What a casting director really thinks!

I love auditions! They are by far, my favorite part of the casting process. I love the anticipation. I keep hoping the next person will be it! That he will be just what we’re looking for or she will bring something new to the sides that no one else has. Auditions are amazing, but sometimes they can be exhausting. Sometimes my mind starts to wander, but I always stay on task and pay attention to the actor in front of me. Often times, it’s clear within a few seconds (usually 10 or less) if this actor will be right for the project.

That’s the thing. You’ve got to engage me right away. When you walk in the audition room, smile! Be friendly and polite and then get down to work. Be courteous and pleasant and then make a graceful exit.

So, what is a casting director really thinking? It may look like the casting director is looking down and not engaged with you, but she may actually be checking out your credits. Don’t get thrown by what you see behind the casting table.

If you’re unprepared, I’m probably thinking that you will not be getting a callback so I can cross your name off the list. Within a few moments, I may write NR4T on the top of your resume, in my office that means “Not Right for This” Other casting offices use similar shorthand to keep track of actors. I almost always take notes. I’ll write descriptive words like: intense, abrasive, exotic, aloof. I will also make notes about your appearance, the most common of these is, “Doesn’t look like headshot” or “Older than headshot.” I will also note if someone has a sense of style that fits the character or if the actor appears disheveled or sloppy (not good!)

So, what else am I thinking? I’m thinking about how you might work opposite other actors who have already been cast. I’m wondering if you will be  a good fit with the director’s style. I’m thinking about whether you resemble the actor already cast as the mother, brother, sister, father. I’m thinking all of these things because within about 10 seconds I know whether there is any chance you will be right for the project. If you are right for it, I’ll take some notes and then think about how you might fit in with the rest of the production. I’m still paying attention though! Sometimes actors seems right after 10 seconds but then do something to blow it in the next two minutes. If you’re not right, I’ll think about whether you might be right for any upcoming projects and whether I should keep your info on file and close at hand. I’m always thinking about other projects that I have lined up for the future, and I ‘ll make a note if I think you should be called in for those.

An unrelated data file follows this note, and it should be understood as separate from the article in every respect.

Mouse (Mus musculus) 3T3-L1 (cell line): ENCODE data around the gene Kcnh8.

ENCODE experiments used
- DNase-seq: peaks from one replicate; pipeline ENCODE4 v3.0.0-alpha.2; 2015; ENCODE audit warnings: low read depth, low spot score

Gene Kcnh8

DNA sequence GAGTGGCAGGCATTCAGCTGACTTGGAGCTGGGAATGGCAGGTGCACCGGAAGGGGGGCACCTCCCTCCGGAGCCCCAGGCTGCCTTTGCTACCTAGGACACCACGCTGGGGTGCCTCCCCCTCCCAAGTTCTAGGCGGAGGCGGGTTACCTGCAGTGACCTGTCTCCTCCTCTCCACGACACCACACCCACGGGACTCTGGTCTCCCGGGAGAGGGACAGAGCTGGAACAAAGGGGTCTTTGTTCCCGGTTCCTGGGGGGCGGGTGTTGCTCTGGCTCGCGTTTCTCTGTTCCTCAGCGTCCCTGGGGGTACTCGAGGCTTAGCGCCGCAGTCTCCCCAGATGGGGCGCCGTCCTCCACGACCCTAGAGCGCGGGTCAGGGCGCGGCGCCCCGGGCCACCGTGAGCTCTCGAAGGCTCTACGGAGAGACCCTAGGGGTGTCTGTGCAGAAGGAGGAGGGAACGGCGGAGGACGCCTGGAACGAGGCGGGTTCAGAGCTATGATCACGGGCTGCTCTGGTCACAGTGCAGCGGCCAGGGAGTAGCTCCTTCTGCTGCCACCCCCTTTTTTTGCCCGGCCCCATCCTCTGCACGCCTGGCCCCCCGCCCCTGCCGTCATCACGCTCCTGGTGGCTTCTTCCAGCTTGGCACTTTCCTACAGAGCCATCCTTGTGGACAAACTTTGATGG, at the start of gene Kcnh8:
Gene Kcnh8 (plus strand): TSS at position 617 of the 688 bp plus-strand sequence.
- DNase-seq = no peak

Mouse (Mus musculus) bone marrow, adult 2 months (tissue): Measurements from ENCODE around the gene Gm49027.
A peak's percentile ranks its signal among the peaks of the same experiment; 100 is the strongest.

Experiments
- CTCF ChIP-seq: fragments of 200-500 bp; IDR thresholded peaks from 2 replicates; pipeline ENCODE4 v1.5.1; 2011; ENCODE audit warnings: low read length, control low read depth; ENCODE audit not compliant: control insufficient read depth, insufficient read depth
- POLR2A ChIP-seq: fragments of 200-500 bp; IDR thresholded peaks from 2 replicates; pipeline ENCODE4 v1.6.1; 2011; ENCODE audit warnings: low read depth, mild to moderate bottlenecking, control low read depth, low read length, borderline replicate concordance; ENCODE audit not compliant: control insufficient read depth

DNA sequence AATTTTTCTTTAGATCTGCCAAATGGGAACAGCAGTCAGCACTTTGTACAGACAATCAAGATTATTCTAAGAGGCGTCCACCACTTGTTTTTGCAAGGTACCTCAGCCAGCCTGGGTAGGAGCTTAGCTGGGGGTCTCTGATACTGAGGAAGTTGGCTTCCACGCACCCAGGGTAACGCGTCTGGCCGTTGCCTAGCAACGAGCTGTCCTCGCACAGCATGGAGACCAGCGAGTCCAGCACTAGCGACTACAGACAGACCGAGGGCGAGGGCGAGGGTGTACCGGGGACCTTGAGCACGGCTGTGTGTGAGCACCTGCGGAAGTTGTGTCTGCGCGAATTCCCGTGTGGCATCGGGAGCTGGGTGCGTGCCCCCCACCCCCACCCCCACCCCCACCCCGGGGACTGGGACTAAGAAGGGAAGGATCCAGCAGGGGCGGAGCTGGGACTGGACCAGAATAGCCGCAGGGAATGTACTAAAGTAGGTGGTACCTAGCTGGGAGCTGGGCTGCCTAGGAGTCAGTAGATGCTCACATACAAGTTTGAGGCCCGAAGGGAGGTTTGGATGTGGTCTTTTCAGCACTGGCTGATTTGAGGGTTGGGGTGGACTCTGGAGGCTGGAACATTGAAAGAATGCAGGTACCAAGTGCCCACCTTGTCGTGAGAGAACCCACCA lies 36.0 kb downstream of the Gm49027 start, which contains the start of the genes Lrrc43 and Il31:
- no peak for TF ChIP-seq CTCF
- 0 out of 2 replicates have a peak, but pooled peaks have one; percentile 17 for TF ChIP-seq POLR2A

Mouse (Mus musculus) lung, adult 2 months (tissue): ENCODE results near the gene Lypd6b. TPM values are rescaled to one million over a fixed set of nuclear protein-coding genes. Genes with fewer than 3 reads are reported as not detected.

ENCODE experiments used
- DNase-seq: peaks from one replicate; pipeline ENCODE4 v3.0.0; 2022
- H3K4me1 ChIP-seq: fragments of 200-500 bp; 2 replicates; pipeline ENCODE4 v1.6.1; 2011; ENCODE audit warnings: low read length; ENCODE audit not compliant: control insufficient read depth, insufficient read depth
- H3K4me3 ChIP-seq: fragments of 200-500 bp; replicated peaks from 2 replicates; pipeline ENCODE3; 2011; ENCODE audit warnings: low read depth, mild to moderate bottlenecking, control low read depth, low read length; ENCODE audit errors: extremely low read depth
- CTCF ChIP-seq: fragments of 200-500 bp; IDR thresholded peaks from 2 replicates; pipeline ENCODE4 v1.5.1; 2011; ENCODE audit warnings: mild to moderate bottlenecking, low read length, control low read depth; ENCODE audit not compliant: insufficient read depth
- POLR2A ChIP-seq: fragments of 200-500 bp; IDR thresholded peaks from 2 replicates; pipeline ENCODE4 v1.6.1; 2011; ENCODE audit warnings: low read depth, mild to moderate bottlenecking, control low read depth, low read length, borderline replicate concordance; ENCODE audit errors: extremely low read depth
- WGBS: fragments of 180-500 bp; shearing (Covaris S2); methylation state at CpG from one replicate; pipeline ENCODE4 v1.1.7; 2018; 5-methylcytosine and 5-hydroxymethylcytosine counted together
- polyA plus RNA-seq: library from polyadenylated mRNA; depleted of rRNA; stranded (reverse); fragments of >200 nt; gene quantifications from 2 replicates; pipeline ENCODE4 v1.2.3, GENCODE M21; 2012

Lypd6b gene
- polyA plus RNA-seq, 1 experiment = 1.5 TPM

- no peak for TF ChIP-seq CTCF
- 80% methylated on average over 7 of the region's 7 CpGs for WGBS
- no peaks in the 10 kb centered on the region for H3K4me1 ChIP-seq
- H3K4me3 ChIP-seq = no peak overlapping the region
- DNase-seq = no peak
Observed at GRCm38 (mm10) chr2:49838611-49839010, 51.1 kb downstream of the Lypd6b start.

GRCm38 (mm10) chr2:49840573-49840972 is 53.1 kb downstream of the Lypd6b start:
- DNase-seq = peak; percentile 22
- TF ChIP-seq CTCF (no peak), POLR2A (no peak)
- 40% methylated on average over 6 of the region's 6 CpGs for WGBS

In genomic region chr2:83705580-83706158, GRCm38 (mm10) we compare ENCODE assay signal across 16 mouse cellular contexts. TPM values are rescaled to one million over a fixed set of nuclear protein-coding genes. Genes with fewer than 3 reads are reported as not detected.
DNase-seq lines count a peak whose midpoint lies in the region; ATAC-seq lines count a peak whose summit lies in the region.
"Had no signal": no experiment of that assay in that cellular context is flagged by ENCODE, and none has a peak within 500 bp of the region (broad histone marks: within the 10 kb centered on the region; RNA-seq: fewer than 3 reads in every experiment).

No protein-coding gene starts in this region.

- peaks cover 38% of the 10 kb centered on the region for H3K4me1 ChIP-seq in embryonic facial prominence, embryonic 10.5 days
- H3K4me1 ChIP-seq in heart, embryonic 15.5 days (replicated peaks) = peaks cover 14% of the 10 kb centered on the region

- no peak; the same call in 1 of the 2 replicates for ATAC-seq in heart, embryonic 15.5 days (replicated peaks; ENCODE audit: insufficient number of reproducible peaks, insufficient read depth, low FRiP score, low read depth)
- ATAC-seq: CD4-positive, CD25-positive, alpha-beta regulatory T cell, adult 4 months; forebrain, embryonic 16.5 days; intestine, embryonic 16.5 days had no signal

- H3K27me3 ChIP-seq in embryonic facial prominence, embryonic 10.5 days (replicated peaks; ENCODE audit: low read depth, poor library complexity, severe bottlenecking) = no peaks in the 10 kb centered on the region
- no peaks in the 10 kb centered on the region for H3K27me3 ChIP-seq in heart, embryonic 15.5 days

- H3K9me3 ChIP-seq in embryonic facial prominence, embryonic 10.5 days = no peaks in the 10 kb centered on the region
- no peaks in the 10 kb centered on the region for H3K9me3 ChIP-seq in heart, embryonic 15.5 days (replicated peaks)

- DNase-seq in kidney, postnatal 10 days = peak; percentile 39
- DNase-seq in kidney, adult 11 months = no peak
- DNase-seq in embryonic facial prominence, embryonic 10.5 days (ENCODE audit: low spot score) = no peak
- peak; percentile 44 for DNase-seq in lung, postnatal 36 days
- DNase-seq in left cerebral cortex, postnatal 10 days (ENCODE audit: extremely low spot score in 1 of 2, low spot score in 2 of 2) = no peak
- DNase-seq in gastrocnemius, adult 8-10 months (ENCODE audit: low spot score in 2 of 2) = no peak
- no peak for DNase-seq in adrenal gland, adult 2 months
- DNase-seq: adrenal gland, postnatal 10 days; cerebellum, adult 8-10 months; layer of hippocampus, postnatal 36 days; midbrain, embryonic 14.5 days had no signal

I hope to be generous and gracious, but at the end of the day. There are certain actors who will never get a chance to audition for me again. Usually, this choice comes down to two things: your talent (or lack thereof) and your attitude. If you are unprepared and don’t show me that you have the talent, I’m not going to call you back in again unless/ until you’ve amassed enough credits that will make me reconsider. The fact is, when an actor auditions and does a poor job, it can be embarrassing for the casting director if the director and/ or producer are in attendance. The same goes for when an actor doesn’t show, so not showing up is number one on my list of blacklist-worthy offenses. With most actors, it’s their attitude that gets them in trouble. Remember, an audition isn’t just about acting: it’s about finding someone you want to work with for the next 6 weeks or 6 months. I think some actors try to channel their nerves and it makes them seem surly and indifferent at times. So, it’s just as important to work on being relaxed, pleasant, and present as it is to work on the sides and really nail all of the moments.

This is the take away: you’ll never know what the casting director is thinking while you’re in the audition, so don’t try to decipher their movements or interpret their scribbles. Just be prepared and do your best!

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